The importance of accurate measurement of transvaginal ultrasound cervical length to identify candidates for intervention to prevent preterm birth has been emphasized by both the American College of Obstetricians and Gynecologists1 and the Society for Maternal-Fetal Medicine (SMFM).2 Improper measurement of cervical length could lead to overtreatment for improperly measured shortened cervices or lack of treatment and prevention of preterm birth in women who in fact have a short cervix. Documentation of a specific training program for or quality control of cervical length measurements in studies is lacking in most studies of transvaginal ultrasound cervical length measurement for preterm birth screening. Furthermore, there are little data on the quality and consistency of cervical length imaging among trained imagers (ie, ultrasonographers, radiologists, perinatologists). The Cervical Length Education and Review program was developed by the Perinatal Quality Foundation, a sister organization to the SMFM, to ensure that persons performing cervical length measurement in pregnancy are properly trained and adhere to standardized criteria for documentation of cervical length (https://clear.perinatalquality.org). The program criteria were developed in conjunction with members from the American College of Obstetricians and Gynecologists, American College of Osteopathic Obstetricians and Gynecologists, American College of Radiology, American Institute of Ultrasound in Medicine, the Society of Diagnostic Medical Sonography, and the SMFM. The purpose of this study is to identify potential deficiencies in consistent cervical length imaging quality by evaluating the pass rate of images submitted to the Cervical Length Education and Review program, assessing the acquisition of key criteria in cervical length imaging, and identifying the most common reasons for deficiencies.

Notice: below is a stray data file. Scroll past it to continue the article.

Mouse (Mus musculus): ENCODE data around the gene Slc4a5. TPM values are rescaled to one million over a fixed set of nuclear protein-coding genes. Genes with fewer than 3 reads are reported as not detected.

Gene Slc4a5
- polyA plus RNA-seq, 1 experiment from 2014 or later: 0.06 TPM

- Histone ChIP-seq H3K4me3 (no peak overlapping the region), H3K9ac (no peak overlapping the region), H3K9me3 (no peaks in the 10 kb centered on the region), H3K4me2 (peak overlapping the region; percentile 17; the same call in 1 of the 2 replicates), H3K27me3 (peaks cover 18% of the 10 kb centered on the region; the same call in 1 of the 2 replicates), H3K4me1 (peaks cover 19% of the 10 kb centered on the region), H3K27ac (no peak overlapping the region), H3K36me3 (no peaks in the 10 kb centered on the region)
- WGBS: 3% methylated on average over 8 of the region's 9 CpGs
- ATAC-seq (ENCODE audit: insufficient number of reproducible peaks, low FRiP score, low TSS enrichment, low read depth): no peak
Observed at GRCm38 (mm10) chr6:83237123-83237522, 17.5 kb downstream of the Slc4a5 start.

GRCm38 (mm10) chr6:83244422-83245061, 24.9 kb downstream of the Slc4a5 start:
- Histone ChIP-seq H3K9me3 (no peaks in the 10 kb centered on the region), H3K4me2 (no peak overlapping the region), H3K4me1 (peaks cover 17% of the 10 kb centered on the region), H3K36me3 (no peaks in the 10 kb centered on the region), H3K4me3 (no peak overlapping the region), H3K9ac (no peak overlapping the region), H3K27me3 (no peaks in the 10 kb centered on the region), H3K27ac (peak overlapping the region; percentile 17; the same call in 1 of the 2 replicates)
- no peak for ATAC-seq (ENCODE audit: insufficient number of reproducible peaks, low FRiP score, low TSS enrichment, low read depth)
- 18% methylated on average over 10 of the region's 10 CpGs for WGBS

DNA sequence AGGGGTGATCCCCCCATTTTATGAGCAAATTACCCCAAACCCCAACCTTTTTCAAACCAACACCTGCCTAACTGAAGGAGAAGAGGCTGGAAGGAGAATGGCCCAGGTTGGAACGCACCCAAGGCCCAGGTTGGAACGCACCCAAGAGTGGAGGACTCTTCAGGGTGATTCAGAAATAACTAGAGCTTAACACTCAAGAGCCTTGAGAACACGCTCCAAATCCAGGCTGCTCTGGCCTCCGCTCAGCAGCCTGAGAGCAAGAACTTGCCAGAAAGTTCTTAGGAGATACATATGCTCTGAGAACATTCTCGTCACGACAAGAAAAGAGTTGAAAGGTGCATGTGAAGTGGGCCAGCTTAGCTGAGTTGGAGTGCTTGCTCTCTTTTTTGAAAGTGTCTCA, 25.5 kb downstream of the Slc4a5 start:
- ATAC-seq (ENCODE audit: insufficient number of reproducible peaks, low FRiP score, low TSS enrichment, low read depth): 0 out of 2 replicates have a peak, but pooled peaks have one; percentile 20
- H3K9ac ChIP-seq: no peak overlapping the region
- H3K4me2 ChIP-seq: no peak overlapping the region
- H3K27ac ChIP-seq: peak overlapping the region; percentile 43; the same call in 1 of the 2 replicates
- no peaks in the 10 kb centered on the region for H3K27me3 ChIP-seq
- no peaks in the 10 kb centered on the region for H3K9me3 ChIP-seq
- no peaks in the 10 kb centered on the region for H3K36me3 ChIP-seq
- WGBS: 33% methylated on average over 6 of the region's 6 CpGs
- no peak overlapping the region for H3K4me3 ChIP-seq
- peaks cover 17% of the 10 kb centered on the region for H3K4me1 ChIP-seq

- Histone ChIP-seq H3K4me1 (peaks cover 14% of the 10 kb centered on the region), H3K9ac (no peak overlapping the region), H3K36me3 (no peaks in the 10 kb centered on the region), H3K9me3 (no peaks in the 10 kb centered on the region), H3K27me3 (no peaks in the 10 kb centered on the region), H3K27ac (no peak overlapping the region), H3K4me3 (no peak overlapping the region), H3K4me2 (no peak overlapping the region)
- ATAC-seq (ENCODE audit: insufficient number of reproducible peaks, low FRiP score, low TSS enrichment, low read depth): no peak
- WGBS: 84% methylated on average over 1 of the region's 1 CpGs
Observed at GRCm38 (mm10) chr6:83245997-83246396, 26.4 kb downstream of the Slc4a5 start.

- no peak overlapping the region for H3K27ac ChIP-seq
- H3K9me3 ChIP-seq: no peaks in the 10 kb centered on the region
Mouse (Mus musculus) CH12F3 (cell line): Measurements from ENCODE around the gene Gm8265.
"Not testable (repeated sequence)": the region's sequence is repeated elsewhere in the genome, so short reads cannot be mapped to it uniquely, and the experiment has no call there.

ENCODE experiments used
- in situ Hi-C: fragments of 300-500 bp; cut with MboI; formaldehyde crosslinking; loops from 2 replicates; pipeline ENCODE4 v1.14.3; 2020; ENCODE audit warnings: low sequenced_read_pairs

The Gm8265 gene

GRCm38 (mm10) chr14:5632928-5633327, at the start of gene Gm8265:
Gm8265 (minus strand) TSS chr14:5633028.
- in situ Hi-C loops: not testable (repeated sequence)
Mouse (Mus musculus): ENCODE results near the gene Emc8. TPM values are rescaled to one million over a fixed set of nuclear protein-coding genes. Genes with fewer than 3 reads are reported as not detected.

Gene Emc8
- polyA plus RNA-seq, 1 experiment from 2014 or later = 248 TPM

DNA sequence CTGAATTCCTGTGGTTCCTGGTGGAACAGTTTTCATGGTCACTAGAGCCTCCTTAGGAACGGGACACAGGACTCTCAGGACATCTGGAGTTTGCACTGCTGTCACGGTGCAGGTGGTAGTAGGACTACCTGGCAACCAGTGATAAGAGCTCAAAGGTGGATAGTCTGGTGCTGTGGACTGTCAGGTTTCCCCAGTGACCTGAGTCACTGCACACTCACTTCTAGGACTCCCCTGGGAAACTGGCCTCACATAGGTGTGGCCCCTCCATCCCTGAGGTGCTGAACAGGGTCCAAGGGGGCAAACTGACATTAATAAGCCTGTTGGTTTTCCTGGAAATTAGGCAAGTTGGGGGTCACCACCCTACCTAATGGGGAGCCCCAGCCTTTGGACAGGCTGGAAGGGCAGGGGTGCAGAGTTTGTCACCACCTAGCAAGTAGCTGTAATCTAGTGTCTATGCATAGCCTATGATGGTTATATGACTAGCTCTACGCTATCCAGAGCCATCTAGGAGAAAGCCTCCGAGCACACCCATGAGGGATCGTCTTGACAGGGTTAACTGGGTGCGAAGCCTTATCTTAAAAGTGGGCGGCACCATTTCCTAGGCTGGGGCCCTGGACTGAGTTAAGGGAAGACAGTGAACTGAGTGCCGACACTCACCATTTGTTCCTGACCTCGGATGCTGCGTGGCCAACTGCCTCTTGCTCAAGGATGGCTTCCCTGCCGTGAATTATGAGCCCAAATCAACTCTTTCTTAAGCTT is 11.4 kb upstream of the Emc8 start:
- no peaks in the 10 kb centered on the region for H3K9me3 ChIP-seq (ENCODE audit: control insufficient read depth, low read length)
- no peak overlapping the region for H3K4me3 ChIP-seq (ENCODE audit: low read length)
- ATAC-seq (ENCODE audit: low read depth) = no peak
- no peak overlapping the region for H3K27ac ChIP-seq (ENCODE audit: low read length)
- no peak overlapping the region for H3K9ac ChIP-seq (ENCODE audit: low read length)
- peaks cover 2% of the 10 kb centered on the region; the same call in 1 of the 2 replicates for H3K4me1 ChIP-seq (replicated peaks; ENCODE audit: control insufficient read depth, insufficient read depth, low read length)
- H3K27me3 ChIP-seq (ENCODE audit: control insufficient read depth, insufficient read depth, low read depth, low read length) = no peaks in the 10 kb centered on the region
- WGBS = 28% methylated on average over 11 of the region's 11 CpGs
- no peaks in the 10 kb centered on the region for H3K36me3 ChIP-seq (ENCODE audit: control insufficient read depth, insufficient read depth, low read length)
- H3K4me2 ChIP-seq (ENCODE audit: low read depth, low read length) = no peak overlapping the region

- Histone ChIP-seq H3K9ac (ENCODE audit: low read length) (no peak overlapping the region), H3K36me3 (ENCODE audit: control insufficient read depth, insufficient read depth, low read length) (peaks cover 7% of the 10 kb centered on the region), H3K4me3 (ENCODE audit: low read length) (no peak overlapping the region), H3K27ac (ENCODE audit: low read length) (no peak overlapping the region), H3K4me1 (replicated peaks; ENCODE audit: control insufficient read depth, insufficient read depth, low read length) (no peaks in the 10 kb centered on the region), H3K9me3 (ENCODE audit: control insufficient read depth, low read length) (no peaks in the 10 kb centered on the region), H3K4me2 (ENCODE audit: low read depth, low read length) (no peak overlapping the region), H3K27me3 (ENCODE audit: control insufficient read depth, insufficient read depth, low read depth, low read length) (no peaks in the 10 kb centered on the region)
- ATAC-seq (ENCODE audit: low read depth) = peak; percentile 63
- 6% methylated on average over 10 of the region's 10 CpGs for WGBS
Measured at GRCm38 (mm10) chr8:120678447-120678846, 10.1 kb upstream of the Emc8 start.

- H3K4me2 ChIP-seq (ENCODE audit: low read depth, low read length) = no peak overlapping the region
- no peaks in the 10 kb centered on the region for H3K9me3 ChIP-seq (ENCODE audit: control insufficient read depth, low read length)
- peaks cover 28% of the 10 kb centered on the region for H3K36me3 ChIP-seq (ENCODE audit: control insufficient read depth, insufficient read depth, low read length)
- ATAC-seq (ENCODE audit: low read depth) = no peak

MATERIALS AND METHODS
This is a retrospective observational study of data from the Cervical Length Education and Review program. This program was developed by the Perinatal Quality Foundation in 2012 to assure that persons performing cervical length measurement in pregnancy were properly trained and adhered to standardized criteria for documentation of cervical length. Applicants to the program undergo online lectures and, after completion of the lectures and an examination, submit batches of images of cervical lengths done at 16–32 weeks of gestation for review. Reviewers were selected by the Perinatal Quality Foundation Board and image grading was periodically compared between reviewers to ensure consistency. All images in a batch were evaluated by the same reviewer. A minimum of five images is required in the initial batch. For a candidate's batch of images to pass, all images must meet at least seven of the nine criteria assessed (Box 1), the overall batch score needs to be 80% or greater (ie, if five images are submitted, a minimum score of 36 out of a possible 45 must be achieved), correct caliper placement must be met for all images, and the same criterion cannot be consistently missed on all images. An additional three or five images were requested for failed batches. In addition to examining the pass rate as defined by this program, we also examined appropriate image acquisition, a subset of these criteria, defined as an image that demonstrated both internal and external os and visualization of the entire endocervical canal (Fig. 1). These three criteria were selected as key features to acquiring an appropriate cervical length image.
Quality Criteria For Cervical Length Measurement
- Transvaginal ultrasonography
- Cervix occupies approximately 75% of image and bladder area visible
- Anterior width of cervix equals the posterior width
- Maternal bladder empty
- Internal os is seen